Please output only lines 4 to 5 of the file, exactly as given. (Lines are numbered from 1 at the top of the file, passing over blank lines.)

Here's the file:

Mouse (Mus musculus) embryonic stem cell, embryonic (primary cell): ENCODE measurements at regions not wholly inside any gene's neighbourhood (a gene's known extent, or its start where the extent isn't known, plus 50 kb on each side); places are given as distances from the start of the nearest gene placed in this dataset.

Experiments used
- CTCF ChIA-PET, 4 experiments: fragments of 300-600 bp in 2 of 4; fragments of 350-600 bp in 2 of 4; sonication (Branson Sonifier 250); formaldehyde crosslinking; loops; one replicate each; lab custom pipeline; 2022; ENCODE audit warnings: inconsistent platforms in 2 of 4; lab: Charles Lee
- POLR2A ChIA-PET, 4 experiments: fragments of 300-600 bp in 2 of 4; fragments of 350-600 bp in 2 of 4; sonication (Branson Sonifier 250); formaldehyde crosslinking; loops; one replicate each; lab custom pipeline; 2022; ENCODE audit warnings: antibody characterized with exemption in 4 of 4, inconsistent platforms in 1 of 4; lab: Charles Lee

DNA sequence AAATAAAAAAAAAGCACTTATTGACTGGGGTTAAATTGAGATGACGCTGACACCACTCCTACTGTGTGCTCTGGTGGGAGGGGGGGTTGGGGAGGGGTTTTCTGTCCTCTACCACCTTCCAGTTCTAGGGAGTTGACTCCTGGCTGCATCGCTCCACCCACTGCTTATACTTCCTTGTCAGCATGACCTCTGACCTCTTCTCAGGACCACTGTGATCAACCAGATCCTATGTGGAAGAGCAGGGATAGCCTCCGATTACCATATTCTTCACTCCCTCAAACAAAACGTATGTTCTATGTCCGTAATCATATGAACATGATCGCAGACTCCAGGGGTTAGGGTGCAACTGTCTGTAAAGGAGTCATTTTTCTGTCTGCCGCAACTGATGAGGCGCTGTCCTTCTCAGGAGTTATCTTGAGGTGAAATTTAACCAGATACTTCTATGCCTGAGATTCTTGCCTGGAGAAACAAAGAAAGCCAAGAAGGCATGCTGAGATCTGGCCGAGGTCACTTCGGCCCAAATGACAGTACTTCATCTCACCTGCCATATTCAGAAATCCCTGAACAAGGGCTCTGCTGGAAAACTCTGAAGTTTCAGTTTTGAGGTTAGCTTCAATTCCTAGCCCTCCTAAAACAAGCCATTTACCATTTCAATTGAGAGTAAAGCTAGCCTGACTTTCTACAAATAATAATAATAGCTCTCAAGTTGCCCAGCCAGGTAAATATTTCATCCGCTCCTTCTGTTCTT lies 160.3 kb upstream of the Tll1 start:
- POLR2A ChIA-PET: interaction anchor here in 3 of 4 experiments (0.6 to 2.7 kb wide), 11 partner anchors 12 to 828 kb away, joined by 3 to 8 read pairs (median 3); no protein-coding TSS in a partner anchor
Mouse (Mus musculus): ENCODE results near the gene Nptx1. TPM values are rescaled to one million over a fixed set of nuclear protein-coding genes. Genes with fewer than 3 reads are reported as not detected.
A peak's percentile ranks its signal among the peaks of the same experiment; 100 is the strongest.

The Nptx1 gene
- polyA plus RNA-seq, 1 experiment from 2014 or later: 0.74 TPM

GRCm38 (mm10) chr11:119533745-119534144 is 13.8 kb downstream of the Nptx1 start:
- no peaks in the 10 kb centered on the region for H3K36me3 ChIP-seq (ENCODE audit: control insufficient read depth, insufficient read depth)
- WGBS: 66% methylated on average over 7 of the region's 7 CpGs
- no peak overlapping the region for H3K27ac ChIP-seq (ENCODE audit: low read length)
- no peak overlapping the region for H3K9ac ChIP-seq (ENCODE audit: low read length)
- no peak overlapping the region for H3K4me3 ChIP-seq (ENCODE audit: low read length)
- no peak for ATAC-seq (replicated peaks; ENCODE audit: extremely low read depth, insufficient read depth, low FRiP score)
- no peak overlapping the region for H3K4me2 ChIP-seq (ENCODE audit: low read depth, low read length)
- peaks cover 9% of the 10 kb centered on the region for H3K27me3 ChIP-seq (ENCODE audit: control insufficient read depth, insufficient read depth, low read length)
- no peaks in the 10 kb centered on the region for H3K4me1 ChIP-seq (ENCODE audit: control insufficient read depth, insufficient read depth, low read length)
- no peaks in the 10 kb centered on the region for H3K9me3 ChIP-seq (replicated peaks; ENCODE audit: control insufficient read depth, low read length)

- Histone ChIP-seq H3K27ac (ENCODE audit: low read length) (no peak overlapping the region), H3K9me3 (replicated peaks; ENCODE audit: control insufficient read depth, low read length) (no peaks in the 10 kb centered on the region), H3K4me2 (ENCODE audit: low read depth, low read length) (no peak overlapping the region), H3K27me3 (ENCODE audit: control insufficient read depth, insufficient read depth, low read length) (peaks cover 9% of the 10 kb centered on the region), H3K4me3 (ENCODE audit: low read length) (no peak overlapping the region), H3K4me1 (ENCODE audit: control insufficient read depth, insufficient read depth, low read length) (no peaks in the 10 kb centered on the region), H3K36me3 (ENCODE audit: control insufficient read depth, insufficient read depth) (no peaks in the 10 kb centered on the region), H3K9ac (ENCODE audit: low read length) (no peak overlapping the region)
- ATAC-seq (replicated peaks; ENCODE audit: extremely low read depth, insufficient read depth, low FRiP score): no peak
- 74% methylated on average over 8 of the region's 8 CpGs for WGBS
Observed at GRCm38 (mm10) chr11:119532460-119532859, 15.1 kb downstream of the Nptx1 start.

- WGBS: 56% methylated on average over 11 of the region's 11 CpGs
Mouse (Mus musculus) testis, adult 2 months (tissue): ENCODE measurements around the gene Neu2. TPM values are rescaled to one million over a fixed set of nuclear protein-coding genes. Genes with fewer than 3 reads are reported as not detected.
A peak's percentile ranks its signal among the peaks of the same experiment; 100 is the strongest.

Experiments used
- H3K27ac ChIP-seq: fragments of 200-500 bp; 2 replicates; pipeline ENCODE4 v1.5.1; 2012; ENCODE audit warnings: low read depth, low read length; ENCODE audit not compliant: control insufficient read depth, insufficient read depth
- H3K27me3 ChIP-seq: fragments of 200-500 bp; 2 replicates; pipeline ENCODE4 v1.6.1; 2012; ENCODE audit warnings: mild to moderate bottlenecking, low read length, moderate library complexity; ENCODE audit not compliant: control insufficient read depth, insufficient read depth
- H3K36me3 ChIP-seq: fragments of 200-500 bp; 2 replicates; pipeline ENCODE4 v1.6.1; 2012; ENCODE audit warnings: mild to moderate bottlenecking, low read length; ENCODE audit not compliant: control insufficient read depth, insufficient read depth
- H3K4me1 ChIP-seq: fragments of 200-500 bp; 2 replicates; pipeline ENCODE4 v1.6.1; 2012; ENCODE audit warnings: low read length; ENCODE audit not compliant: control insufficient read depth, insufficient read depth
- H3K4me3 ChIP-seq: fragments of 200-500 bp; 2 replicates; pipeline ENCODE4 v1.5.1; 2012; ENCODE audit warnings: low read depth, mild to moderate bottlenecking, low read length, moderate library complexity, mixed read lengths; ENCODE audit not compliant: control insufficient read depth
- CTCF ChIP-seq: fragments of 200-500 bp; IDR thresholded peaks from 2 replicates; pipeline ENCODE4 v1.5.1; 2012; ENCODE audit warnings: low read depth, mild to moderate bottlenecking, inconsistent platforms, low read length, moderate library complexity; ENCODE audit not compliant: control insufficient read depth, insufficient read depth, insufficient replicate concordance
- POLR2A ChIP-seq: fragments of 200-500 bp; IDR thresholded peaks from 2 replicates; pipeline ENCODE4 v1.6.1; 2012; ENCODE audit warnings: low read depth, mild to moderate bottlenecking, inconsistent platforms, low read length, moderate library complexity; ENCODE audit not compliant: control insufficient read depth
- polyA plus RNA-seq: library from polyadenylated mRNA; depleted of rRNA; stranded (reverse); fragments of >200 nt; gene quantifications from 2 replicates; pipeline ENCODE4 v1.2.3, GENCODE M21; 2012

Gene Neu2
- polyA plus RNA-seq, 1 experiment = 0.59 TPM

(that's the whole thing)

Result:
- POLR2A ChIA-PET, 4 experiments: fragments of 300-600 bp in 2 of 4; fragments of 350-600 bp in 2 of 4; sonication (Branson Sonifier 250); formaldehyde crosslinking; loops; one replicate each; lab custom pipeline; 2022; ENCODE audit warnings: antibody characterized with exemption in 4 of 4, inconsistent platforms in 1 of 4; lab: Charles Lee

DNA sequence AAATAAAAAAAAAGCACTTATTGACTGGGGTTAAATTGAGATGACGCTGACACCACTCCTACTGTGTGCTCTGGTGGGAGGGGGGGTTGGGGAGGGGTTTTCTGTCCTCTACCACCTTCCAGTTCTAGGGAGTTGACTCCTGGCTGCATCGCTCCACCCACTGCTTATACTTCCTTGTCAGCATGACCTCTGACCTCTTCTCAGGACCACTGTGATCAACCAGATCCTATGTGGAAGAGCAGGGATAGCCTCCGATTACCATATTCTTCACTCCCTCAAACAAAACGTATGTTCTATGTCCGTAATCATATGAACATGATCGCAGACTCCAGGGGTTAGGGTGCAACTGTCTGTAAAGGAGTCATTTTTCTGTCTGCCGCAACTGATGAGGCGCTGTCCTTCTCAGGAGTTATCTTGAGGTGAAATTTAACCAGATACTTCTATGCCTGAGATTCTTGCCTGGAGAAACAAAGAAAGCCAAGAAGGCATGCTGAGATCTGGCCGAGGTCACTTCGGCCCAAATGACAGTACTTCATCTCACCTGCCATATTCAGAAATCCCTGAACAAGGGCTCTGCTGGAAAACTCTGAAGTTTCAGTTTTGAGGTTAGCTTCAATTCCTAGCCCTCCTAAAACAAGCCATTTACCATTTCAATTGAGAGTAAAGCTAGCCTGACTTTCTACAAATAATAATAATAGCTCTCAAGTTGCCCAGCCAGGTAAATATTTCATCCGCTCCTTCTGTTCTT lies 160.3 kb upstream of the Tll1 start: